Urban Unrest and Socioeconomic Conditions

The Civil Rights Acts of 1964 and 1965 and the 14th Amendment did little to provide economic opportunities for blacks, poor or professional. In fact, the collapse of manufacturing industries and white flight to the suburbs exacerbated the economic disenfranchisement of black city residents.

Sociologist Kenneth Clark, a key contributor to the legal arguments behind the 1954 Brown decision, observed in 1968: The masses of Negroes are now starkly aware that the recent civil rights victories benefited primarily a very small percentage of middle class Negroes while their predicament remained the same or worse. . . .[T]okens of 'racial progress' are not only rejected by the masses of Negroes but seem to have resulted in their increased and more openly expressed hostility toward middle class Negroes." In urban neighborhoods like South Central Los Angeles, one quarter of all dwellings were substandard, without plumbing, heat, or electricity. About 30 percent of adult blacks were jobless. Blacks in Los Angeles were confined to an area four times more congested than the rest of the city. Overcrowding was endemic and, particularly in the inner cities, blacks suffered disproportionately higher rates of hypertension, tuberculosis, diabetes, and other illnesses. Such intolerable conditions convinced many African Americans that the victories of the desegregation movement were largely irrelevant to the masses of urban poor blacks.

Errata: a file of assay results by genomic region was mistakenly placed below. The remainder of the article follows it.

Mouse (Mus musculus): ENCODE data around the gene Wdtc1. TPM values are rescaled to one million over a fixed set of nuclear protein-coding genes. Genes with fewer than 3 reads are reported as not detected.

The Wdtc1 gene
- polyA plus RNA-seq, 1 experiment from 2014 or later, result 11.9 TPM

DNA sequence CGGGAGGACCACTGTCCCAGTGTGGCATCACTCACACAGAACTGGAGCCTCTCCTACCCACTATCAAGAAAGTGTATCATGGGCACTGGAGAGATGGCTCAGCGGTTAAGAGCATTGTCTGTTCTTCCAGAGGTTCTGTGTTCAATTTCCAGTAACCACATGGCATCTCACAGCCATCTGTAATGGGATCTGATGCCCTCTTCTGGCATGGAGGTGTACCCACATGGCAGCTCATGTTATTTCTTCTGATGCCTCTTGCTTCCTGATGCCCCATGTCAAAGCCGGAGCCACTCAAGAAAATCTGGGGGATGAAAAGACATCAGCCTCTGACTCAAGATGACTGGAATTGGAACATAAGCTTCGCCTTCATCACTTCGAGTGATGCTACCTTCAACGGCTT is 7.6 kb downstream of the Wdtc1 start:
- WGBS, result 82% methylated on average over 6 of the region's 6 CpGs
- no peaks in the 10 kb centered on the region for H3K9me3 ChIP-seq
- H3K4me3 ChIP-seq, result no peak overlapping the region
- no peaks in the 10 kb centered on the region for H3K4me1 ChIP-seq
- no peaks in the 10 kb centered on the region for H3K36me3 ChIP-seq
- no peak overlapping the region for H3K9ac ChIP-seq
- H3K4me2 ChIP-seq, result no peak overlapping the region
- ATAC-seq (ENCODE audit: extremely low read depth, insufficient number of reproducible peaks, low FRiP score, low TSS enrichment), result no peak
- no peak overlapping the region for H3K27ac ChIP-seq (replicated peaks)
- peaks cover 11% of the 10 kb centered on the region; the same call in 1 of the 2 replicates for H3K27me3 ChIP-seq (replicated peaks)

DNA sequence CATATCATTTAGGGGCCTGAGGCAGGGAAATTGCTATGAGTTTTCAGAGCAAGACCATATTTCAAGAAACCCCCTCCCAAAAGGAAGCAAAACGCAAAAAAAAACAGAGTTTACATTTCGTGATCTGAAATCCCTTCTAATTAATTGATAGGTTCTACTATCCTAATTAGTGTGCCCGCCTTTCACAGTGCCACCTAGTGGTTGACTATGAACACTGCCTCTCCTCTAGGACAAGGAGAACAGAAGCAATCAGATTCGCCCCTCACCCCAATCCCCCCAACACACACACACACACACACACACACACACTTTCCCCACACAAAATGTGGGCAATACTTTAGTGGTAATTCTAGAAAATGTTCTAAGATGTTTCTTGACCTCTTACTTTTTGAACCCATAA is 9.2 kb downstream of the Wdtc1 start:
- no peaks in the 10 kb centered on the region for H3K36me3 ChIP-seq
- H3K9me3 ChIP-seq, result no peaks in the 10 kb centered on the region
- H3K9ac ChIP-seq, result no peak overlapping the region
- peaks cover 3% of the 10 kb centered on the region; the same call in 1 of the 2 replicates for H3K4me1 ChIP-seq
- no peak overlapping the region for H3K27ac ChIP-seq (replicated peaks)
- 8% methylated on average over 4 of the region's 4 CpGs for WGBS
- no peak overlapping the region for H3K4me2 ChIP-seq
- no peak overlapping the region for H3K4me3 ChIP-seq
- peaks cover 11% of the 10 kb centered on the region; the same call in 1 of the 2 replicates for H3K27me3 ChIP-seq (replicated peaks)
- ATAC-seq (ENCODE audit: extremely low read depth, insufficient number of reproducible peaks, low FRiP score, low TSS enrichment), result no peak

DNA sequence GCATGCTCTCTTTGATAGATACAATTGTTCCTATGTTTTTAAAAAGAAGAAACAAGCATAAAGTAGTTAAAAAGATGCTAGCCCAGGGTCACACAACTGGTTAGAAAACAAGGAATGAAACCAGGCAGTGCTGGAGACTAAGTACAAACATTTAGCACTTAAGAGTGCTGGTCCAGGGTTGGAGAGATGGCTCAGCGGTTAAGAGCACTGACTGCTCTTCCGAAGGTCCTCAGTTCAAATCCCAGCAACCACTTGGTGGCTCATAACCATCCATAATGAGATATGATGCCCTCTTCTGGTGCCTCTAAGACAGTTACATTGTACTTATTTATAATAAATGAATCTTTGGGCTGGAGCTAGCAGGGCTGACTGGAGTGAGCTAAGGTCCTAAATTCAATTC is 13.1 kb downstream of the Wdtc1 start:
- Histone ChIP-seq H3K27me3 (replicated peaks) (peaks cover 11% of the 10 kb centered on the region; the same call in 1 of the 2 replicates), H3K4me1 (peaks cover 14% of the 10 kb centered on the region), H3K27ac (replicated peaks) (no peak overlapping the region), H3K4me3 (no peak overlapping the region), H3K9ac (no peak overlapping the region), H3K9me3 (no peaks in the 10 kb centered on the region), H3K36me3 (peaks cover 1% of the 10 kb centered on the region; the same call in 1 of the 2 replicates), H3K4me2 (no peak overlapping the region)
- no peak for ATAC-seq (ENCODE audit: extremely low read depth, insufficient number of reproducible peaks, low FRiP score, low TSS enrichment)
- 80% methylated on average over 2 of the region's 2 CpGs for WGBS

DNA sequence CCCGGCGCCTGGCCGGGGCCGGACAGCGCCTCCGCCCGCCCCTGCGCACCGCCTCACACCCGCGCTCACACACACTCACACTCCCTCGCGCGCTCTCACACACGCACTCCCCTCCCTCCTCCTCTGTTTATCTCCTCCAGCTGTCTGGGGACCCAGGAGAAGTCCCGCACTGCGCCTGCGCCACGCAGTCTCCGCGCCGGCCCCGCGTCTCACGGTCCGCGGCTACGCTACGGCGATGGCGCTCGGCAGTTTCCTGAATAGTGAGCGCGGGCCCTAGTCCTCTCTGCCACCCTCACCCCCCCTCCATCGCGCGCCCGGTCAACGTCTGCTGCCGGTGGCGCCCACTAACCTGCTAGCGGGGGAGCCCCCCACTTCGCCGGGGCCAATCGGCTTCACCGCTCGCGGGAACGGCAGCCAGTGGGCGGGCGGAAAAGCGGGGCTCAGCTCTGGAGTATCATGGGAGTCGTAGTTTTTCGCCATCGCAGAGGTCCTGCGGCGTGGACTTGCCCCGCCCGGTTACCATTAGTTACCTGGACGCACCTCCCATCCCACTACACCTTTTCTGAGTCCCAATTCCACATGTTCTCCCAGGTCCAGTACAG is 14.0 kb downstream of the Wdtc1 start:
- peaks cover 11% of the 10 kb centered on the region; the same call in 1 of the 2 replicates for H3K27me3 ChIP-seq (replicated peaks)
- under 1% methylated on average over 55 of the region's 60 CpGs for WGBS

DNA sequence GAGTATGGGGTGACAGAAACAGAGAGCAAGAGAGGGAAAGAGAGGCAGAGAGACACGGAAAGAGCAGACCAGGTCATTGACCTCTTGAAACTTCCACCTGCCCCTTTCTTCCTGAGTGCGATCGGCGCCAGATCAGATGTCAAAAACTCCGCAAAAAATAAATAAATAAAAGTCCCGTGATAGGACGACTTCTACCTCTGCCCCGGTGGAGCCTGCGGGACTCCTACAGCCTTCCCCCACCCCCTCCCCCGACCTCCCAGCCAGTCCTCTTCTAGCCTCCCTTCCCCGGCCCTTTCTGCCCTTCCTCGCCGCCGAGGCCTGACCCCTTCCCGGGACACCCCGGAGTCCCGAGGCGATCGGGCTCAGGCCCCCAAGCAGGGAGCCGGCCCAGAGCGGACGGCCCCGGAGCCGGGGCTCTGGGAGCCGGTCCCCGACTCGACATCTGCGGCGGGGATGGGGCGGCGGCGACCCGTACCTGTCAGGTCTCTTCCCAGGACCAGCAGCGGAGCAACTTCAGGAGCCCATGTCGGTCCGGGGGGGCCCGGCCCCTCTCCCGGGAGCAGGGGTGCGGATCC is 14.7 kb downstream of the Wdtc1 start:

As the quality of black urban life--poor housing, rat infestation, crime, high infant mortality rates, disease, poor public education--continued to deteriorate, community tensions began to rise; so did police violence. The disparities between black city residents and those who lived in the affluent middle-class suburbs finally produced a series of urban uprisings that drew their energy from the alienation and anger of the unfulfilled promise of equality under civil rights. While depicted as riots by the media and government, these uprisings very intentionally targeted the economic sources of oppression in their communities--department stores, downtown storefronts, etc. From 1964 to 1972, hundreds of urban rebellions erupted, leaving a total of 250 deaths, 10,000 serious injuries, and over 60,000 arrests.